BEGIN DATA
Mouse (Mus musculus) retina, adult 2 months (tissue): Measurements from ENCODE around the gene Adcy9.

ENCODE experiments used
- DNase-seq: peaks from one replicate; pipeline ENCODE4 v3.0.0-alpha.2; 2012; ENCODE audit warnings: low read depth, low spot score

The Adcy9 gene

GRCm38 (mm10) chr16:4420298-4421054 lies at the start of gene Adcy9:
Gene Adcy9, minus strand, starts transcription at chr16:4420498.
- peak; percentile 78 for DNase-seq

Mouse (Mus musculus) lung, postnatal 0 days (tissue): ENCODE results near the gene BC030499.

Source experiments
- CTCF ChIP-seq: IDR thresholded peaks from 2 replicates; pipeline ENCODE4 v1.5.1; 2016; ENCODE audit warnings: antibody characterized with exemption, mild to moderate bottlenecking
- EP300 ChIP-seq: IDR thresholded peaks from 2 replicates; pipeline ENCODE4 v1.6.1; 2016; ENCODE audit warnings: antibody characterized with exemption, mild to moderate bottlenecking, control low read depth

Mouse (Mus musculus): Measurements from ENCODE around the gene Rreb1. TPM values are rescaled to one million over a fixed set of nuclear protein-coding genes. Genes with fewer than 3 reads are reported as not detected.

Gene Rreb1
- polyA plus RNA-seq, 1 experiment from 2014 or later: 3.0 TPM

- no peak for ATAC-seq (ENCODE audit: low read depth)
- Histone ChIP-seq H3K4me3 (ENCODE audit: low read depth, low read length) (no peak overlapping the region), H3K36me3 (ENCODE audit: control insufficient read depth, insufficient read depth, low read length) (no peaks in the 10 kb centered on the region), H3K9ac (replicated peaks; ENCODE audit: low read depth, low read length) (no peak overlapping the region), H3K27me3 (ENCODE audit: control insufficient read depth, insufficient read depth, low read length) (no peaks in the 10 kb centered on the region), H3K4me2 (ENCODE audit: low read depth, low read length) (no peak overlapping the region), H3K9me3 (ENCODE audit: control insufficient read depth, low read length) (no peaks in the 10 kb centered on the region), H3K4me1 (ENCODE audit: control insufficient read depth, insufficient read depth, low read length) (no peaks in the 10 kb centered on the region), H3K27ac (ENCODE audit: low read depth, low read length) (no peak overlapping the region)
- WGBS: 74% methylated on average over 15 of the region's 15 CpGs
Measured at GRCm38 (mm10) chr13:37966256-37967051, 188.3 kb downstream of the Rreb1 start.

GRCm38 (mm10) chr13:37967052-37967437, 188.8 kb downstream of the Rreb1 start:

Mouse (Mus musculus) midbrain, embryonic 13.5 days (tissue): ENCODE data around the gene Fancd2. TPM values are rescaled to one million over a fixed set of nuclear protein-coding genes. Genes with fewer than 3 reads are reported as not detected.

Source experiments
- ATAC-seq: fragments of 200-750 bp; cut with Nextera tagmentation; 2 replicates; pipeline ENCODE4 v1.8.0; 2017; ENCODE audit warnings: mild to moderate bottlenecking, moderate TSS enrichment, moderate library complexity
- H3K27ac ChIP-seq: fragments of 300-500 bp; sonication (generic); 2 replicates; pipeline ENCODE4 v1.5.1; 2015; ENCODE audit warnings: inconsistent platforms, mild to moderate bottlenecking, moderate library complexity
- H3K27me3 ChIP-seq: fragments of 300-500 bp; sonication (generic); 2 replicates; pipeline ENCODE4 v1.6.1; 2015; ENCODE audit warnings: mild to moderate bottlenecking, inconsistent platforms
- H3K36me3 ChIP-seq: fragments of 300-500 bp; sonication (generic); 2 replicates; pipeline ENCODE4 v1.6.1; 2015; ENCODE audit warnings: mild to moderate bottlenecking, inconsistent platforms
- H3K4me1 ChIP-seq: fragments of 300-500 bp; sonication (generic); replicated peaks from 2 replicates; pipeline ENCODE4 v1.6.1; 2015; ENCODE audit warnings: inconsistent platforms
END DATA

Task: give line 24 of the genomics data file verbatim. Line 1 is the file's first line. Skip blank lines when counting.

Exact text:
- H3K27me3 ChIP-seq: fragments of 300-500 bp; sonication (generic); 2 replicates; pipeline ENCODE4 v1.6.1; 2015; ENCODE audit warnings: mild to moderate bottlenecking, inconsistent platforms